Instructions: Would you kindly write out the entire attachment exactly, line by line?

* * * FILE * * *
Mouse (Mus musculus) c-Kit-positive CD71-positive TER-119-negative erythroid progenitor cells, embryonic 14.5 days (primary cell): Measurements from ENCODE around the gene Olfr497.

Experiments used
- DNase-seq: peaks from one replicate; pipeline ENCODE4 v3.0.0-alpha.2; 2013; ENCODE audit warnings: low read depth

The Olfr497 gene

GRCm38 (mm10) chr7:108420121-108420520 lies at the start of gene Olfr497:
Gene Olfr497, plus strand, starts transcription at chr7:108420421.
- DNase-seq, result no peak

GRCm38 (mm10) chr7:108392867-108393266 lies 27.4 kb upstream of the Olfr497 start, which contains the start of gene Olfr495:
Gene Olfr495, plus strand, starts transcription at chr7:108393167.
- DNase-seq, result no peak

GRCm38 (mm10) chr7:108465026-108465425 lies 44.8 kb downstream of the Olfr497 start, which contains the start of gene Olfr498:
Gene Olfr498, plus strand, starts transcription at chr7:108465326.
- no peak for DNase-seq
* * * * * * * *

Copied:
Mouse (Mus musculus) c-Kit-positive CD71-positive TER-119-negative erythroid progenitor cells, embryonic 14.5 days (primary cell): Measurements from ENCODE around the gene Olfr497.

Experiments used
- DNase-seq: peaks from one replicate; pipeline ENCODE4 v3.0.0-alpha.2; 2013; ENCODE audit warnings: low read depth

The Olfr497 gene

GRCm38 (mm10) chr7:108420121-108420520 lies at the start of gene Olfr497:
Gene Olfr497, plus strand, starts transcription at chr7:108420421.
- DNase-seq, result no peak

GRCm38 (mm10) chr7:108392867-108393266 lies 27.4 kb upstream of the Olfr497 start, which contains the start of gene Olfr495:
Gene Olfr495, plus strand, starts transcription at chr7:108393167.
- DNase-seq, result no peak

GRCm38 (mm10) chr7:108465026-108465425 lies 44.8 kb downstream of the Olfr497 start, which contains the start of gene Olfr498:
Gene Olfr498, plus strand, starts transcription at chr7:108465326.
- no peak for DNase-seq